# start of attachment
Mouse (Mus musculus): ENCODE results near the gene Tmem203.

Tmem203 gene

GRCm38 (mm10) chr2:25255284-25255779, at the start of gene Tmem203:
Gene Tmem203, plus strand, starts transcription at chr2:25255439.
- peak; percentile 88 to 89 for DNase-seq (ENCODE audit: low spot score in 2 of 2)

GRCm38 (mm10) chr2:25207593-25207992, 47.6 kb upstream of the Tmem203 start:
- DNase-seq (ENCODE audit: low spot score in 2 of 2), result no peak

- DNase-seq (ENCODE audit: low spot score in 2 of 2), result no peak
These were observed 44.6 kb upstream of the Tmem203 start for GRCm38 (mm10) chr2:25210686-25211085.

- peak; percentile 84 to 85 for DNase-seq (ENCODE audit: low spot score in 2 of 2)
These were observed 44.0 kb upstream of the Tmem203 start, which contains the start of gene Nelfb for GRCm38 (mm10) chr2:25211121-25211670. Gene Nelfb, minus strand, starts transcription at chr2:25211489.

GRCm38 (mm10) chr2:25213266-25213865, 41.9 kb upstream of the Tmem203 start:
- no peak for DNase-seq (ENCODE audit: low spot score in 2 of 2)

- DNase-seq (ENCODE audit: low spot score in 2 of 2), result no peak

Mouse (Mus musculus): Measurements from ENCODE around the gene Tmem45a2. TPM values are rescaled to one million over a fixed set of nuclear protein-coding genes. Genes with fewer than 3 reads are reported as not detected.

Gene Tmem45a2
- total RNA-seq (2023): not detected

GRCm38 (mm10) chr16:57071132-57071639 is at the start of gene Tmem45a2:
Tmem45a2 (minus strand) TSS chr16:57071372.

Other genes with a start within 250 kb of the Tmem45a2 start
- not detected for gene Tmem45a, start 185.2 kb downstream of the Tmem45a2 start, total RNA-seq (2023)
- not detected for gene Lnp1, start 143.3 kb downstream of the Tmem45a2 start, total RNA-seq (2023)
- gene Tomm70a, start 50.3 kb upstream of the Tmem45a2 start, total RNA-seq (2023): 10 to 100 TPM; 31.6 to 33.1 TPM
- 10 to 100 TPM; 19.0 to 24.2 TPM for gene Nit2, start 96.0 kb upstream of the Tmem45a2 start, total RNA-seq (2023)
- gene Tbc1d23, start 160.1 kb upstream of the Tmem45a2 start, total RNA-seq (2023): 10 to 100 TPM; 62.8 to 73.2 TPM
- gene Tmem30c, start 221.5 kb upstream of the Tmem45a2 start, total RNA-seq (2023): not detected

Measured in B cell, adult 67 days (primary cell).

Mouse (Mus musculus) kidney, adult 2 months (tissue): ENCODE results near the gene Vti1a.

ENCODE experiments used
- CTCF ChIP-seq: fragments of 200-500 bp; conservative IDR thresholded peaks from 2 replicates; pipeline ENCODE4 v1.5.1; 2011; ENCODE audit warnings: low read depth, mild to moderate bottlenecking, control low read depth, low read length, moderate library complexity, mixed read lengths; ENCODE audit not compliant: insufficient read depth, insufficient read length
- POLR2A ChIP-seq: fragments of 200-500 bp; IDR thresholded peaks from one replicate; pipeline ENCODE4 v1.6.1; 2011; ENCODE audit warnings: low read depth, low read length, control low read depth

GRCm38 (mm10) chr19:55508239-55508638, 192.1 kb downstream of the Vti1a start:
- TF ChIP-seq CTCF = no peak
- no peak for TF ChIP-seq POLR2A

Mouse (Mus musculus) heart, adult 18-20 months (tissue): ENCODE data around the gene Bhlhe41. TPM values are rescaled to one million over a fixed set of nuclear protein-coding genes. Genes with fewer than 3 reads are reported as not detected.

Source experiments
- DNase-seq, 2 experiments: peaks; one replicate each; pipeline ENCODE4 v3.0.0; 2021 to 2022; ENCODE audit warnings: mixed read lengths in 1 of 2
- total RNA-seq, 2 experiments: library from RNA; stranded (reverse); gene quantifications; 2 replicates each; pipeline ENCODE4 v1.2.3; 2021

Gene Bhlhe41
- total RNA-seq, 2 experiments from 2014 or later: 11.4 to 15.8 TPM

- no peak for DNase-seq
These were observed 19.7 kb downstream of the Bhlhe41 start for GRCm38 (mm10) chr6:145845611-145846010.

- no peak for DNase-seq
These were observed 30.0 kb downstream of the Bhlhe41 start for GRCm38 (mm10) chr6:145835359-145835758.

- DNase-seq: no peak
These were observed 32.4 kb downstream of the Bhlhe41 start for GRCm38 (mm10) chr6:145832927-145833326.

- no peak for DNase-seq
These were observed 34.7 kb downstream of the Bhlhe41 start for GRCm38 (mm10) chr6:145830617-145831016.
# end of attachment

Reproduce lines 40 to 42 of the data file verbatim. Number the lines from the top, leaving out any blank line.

- total RNA-seq, 2 experiments from 2014 or later: 11.4 to 15.8 TPM

- no peak for DNase-seq
These were observed 19.7 kb downstream of the Bhlhe41 start for GRCm38 (mm10) chr6:145845611-145846010.